Notes: There are less constraints and rules on the Internet than there are in the regulated carriers world.
PLATFORM / EQUIPMENT
Internet: IP packets are delivered through a network of public nodes that route and deliver the IP packets in a best-effort manner from A to B.
Mail: parcels are delivered through a network of private logistics centres that route and deliver the parcels optimally from A to B.
Notes: Delivery through a carrier is delivery through a privately funded network, that is optimised to the carrier’s business.
MODE OF COMMUNICATION
Internet: does not guarantee delivery to B. A has to retry if delivery does not work.
Mail: can guarantee delivery to B depending on the tariff charged. It can even pay penalties for non-delivery (insurance).
Notes: Carriers have to fulfil a minimum standard today due to legal regulations (e.g. emergency calls). Carriers say that delivery to B with a higher quality than the standard is a chargeable service.
BUSINESS MODEL
Internet: fees are charged to the users based on a combination of volume, time and speed, or as a flat rate.
Mail: fees are charged to the users based on combination of volume / weight, delivery speed, delivery warranty and value of content (for insurance purposes).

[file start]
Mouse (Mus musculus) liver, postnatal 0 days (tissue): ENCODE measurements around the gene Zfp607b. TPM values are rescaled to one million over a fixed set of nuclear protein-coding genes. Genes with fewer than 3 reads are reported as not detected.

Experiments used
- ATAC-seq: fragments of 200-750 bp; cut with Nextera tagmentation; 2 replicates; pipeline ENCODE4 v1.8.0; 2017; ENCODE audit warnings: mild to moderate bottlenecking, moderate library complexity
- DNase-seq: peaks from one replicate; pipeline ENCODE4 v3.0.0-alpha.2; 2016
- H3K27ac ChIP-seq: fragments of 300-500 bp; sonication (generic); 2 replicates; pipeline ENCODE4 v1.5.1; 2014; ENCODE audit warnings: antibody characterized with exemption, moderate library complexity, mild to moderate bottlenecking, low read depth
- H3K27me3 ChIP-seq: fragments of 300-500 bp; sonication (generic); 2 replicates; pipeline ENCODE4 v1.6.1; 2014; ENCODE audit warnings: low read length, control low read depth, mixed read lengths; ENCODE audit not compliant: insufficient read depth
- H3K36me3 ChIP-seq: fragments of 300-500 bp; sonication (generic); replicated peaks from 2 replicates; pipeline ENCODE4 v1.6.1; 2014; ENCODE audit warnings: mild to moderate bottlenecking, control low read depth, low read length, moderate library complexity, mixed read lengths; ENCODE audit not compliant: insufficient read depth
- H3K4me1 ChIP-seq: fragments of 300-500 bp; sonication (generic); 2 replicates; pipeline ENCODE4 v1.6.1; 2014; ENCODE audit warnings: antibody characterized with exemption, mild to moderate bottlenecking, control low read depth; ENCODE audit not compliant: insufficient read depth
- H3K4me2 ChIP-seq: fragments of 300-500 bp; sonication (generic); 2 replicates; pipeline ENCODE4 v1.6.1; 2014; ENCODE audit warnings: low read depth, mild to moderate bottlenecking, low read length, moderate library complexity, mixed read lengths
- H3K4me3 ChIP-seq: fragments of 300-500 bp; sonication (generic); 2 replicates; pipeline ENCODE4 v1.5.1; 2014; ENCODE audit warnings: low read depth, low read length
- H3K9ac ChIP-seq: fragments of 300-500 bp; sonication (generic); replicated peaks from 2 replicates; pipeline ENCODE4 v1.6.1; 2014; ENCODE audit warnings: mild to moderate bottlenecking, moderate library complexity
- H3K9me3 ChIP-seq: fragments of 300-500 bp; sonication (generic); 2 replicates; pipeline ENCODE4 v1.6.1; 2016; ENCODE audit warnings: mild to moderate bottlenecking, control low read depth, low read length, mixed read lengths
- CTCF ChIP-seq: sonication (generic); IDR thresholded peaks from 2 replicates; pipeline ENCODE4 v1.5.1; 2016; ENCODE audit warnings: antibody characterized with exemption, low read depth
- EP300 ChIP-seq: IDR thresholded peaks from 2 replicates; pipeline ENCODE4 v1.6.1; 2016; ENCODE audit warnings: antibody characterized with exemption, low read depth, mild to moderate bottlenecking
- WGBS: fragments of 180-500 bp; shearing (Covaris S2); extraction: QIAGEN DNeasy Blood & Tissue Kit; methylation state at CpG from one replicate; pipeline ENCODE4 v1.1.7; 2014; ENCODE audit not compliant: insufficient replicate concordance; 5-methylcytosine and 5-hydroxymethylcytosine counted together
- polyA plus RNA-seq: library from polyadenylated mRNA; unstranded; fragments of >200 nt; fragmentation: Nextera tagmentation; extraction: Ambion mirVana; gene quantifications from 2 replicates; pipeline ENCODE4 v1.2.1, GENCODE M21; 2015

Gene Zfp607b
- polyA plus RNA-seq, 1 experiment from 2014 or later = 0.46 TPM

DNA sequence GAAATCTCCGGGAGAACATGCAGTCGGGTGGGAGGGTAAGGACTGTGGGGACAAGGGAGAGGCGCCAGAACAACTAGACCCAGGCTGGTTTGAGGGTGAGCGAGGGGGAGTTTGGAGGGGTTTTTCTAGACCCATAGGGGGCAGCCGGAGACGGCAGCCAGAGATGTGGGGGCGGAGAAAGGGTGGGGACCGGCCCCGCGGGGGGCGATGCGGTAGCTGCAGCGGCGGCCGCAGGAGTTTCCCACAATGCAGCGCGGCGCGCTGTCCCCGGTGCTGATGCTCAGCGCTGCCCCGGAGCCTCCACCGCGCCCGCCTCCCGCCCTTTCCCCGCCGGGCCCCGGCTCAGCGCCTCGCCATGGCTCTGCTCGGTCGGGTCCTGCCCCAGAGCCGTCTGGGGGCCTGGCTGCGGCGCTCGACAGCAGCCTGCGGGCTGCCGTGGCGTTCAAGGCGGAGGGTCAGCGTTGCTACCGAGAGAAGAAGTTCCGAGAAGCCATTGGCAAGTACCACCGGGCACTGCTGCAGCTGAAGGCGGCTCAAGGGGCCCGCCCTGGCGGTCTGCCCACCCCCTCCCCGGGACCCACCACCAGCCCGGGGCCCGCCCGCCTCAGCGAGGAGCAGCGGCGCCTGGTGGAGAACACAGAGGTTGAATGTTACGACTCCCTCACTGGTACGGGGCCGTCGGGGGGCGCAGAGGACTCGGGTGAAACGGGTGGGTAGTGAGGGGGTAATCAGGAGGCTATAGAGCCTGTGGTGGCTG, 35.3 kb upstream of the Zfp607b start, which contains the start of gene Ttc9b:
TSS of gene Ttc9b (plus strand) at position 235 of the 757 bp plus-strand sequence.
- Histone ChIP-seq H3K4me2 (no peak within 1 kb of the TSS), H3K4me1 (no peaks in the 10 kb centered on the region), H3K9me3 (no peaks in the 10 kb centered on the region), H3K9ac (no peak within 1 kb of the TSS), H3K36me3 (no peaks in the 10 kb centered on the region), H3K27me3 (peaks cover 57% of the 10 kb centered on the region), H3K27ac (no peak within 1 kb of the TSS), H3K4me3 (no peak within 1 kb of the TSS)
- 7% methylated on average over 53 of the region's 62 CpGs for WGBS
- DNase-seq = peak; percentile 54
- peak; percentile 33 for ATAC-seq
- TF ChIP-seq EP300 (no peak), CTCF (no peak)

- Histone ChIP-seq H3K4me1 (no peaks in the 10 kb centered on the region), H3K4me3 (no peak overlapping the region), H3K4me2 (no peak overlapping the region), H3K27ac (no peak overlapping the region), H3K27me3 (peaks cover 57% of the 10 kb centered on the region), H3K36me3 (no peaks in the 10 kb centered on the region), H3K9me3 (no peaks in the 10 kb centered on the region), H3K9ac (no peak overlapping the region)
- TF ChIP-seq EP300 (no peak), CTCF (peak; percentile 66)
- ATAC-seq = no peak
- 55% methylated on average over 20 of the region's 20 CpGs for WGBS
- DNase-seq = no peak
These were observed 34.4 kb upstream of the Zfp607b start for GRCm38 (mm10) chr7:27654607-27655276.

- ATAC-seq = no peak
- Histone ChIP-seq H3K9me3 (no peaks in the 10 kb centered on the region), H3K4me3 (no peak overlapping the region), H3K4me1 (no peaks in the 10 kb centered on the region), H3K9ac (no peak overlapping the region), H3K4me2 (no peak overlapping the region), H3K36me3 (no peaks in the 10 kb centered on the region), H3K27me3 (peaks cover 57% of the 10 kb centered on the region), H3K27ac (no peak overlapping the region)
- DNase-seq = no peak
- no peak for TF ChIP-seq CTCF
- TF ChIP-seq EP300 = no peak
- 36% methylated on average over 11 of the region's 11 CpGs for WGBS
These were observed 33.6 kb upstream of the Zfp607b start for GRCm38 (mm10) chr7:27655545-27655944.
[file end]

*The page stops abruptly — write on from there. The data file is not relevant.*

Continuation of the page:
Notes: Carriers say that content like video overloads their infrastructure and they have to charge for delivery of such “heavy” content in order to be able to sustain network operation and expansion. They also want to charge for guaranteed (better than standard) bandwidth to access such content. The term used for this is Quality of Service. Net neutrality proponents say that differentiating charges based on the value of IP content / application is discriminatory.

Based on the above, it seems the key issue lies in the disagreement of net neutrality opponents and proponents on who deserves to charge for content delivery. The answer to the question could define the future value chain positioning of the whole carrier industry segment. It is therefore no surprise that the approach to portray carriers as bit pipes has resulted in the strongest push back from the whole carrier industry and the recent court decision.